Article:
1920’s DBQ

1920’s DBQ - 1920s DBQ After the disastrous...

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1920’s DBQ After the disastrous sensation that World War I brought to the United States, some Americans were desperate for a return to “normalcy” while others sought change. The end of the War caused America to have a more isolationist view upon foreign influences. This radical approach created racial tensions within the country that were uncontrollable and greatly affected the social aspect of the country. Also, isolationism provided an explosion of new technologies and innovations that improved the American lifestyle. A division of thought within the people of the American Society made for a period with the Victorian age colliding with the new Jazz age. The tension was manifested through immigration acts, cultural movements and economic expansion. This period of tension between the traditional paradigm and the new nostalgia was related to the desire for a uniform society, rebelliousness, and rapid technological advances. Following The Great War, American society shifted toward a closed-door policy and away from the previous welcoming of immigration. In the late 1800’s, there was a surge of immigrants that came to the United States because of pull factors such as: job opportunities, religious freedom, and new agricultural opportunities (EV 577). To accompany the dramatic increase in immigrants, Ellis Island was built to replace Castle Garden (EV 579). The increase in immigration was “spoiling the broth” with the “unassimilated aliens” (Doc. Q).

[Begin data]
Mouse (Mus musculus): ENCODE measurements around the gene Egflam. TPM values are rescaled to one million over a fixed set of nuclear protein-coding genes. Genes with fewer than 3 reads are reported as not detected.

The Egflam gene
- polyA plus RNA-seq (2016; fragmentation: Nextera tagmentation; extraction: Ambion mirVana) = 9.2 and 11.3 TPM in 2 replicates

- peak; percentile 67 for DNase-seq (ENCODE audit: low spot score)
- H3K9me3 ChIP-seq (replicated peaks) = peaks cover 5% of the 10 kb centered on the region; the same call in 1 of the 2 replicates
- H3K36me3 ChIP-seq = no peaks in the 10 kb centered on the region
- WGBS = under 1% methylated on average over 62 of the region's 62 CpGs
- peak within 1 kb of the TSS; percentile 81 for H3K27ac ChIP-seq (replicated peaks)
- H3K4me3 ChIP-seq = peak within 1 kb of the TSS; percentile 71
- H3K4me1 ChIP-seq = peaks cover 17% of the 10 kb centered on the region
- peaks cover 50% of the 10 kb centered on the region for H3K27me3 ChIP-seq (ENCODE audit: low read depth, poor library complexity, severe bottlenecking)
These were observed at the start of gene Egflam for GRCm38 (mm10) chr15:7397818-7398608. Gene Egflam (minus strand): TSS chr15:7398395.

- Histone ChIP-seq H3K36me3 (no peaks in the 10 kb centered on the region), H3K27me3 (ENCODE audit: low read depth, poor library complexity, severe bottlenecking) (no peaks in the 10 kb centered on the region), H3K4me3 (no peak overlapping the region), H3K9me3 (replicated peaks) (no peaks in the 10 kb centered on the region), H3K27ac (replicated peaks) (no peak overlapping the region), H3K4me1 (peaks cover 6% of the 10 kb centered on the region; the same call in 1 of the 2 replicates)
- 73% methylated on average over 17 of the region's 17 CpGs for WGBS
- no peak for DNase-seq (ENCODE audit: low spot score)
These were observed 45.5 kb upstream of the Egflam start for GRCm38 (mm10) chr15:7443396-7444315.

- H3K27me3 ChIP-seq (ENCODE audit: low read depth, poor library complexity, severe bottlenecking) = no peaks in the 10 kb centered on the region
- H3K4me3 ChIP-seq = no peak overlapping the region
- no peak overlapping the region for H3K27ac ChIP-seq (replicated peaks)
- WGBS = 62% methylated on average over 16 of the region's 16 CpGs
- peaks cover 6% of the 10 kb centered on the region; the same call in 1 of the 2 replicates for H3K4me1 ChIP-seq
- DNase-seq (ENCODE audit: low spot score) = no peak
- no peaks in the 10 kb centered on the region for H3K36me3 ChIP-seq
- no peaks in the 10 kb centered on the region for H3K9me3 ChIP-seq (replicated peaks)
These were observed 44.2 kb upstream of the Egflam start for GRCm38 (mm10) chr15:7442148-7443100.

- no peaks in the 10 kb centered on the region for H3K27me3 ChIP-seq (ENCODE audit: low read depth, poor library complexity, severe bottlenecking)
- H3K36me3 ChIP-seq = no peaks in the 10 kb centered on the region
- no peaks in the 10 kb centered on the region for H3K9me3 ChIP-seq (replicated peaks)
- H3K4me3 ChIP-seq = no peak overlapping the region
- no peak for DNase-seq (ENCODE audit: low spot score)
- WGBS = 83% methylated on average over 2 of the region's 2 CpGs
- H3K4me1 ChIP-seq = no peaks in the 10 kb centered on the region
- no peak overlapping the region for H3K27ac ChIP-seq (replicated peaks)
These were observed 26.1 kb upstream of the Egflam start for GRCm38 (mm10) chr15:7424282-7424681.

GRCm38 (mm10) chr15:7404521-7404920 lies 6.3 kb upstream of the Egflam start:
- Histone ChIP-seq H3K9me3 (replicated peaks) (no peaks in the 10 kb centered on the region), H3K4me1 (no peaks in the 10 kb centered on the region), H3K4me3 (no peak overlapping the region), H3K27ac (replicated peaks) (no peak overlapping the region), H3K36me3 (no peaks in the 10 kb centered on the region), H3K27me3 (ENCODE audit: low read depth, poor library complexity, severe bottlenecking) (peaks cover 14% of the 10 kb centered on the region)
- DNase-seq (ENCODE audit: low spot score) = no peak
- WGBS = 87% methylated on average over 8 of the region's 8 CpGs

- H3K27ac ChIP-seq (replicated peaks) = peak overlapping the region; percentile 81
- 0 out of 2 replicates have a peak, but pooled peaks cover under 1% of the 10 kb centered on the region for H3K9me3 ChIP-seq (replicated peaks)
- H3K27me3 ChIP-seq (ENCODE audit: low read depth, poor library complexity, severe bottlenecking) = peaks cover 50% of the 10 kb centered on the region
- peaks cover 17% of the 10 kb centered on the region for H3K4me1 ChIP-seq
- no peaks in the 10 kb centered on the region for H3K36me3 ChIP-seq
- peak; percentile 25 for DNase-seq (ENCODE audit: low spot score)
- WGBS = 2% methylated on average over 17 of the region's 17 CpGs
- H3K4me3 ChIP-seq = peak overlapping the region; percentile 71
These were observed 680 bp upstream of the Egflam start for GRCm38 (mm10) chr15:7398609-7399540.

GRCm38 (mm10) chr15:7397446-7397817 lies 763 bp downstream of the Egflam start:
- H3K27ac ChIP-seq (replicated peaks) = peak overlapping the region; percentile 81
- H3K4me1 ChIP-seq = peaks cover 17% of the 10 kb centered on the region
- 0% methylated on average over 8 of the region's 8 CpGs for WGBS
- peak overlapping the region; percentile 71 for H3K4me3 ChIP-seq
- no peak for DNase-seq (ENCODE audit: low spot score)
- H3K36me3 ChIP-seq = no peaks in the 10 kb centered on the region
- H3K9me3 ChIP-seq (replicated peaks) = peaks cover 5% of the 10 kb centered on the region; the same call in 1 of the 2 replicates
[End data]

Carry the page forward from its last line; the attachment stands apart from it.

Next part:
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This note was uploaded on 03/16/2010 for the course BIO 3243 taught by Professor Drem during the Spring '10 term at Amarillo College.

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1920’s DBQ - 1920s DBQ After the disastrous...

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